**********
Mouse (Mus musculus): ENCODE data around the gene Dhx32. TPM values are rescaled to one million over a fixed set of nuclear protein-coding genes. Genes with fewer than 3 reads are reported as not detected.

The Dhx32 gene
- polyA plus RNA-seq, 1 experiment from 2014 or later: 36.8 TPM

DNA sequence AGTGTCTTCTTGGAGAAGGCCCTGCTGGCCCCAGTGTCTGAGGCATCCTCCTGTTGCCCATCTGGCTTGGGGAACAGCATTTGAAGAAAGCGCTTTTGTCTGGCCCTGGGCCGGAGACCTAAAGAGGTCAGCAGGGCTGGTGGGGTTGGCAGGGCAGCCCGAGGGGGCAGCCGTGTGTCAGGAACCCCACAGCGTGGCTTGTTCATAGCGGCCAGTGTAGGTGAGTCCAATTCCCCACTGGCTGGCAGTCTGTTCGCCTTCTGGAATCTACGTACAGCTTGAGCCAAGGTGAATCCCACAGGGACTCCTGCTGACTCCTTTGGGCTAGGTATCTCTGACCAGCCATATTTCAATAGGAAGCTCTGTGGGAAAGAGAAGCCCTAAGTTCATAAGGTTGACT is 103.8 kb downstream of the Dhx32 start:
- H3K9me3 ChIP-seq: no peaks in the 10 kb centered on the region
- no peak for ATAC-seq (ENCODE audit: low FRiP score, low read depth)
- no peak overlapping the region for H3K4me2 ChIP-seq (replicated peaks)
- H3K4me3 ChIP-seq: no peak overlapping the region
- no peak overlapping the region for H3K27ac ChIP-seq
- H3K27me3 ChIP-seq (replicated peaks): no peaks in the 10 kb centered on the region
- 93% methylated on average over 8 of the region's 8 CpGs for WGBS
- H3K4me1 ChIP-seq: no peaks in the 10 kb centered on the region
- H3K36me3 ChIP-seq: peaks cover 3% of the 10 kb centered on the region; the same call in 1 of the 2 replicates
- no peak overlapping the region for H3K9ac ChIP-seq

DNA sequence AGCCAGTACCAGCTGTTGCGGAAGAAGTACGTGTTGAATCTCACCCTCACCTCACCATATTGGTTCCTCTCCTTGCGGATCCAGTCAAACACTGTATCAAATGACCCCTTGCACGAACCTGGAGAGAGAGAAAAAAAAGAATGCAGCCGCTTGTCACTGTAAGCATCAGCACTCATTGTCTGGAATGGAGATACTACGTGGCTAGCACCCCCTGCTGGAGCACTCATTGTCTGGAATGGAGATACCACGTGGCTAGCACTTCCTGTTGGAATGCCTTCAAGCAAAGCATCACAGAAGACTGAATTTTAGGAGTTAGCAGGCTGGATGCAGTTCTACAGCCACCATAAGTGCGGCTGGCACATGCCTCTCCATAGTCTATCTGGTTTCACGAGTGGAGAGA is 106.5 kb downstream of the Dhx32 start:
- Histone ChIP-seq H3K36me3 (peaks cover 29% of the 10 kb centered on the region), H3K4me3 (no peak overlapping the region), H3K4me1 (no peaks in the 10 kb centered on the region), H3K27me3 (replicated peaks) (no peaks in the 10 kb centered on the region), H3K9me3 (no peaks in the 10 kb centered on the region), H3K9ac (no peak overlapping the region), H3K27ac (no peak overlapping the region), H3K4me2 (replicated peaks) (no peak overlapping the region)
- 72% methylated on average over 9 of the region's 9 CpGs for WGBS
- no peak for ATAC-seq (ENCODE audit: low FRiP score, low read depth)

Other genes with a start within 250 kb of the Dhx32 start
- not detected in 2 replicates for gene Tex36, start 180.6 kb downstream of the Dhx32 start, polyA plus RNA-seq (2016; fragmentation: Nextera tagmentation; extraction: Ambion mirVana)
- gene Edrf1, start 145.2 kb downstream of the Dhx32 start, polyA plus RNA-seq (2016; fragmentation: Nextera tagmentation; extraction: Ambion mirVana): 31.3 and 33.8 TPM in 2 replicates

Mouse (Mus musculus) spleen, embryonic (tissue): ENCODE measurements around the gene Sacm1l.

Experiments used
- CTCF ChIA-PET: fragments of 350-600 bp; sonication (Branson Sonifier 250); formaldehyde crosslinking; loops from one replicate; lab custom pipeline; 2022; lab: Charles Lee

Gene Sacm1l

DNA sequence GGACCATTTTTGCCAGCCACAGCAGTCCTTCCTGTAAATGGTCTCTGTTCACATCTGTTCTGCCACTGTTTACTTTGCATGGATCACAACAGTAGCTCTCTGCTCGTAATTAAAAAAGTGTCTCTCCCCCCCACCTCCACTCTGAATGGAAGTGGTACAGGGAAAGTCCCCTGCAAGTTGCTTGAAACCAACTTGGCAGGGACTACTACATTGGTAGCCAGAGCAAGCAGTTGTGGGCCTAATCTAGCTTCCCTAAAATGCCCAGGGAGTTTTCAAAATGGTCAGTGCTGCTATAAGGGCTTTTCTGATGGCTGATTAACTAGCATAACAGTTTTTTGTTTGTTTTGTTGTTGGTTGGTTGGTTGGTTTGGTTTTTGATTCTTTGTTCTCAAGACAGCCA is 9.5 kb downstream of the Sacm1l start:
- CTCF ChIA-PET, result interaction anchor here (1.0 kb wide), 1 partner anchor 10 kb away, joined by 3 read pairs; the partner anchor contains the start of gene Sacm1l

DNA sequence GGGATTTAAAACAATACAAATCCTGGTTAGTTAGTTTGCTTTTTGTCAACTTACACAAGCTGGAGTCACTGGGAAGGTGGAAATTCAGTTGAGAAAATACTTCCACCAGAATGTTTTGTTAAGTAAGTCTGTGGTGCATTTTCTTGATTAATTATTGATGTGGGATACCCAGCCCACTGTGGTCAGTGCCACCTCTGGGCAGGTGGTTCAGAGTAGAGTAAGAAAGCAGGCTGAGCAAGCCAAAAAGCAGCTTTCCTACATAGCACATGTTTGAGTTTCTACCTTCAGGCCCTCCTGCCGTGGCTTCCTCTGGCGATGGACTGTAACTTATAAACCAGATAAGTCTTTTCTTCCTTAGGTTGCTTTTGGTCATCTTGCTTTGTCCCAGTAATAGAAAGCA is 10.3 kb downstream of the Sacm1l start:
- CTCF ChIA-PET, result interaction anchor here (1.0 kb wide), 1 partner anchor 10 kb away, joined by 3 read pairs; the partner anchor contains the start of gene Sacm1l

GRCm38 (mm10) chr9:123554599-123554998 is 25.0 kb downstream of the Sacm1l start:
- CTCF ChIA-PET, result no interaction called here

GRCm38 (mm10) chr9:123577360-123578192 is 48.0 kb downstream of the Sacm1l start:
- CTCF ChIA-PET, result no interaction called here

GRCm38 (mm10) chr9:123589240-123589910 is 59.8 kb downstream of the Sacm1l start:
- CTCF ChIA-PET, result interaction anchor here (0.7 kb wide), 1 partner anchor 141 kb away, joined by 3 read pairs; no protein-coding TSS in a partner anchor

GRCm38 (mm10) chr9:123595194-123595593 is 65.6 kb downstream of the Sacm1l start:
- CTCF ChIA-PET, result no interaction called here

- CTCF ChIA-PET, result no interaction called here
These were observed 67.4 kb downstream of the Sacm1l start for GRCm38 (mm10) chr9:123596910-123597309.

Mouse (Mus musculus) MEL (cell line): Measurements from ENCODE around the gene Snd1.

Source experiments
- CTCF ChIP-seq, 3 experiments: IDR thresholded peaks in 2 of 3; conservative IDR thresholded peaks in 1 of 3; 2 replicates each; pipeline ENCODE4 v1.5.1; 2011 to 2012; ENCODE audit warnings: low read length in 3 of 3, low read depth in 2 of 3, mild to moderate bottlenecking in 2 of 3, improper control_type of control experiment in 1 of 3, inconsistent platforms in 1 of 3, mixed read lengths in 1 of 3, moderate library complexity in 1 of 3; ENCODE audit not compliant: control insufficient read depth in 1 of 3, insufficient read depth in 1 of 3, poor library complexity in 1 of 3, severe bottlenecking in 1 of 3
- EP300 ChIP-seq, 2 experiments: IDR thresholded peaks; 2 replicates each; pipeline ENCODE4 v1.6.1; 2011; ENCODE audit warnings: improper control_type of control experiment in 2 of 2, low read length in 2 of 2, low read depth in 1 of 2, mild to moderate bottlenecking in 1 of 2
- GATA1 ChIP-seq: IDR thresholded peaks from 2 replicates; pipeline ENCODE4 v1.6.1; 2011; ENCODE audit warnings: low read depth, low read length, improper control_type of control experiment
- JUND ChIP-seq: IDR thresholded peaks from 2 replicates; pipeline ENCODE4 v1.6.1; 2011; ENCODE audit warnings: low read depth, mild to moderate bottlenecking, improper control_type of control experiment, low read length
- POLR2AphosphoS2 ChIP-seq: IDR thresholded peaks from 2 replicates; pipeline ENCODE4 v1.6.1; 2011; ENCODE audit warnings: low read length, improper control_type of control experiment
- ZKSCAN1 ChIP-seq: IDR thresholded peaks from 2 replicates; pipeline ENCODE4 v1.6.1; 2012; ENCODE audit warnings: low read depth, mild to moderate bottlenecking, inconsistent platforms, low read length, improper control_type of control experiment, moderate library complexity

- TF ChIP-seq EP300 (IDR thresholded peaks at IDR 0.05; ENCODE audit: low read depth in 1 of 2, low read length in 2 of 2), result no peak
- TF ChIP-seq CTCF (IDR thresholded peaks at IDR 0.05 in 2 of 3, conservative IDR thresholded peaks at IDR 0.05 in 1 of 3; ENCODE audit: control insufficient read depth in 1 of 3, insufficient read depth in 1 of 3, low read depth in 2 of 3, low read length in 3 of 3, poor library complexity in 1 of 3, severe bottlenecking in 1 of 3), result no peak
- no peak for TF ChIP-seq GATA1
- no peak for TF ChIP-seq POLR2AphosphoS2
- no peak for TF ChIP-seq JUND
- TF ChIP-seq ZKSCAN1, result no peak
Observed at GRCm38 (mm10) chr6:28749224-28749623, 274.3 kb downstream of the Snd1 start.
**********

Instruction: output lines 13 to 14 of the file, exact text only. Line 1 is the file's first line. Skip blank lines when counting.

- H3K36me3 ChIP-seq: peaks cover 3% of the 10 kb centered on the region; the same call in 1 of the 2 replicates
- no peak overlapping the region for H3K9ac ChIP-seq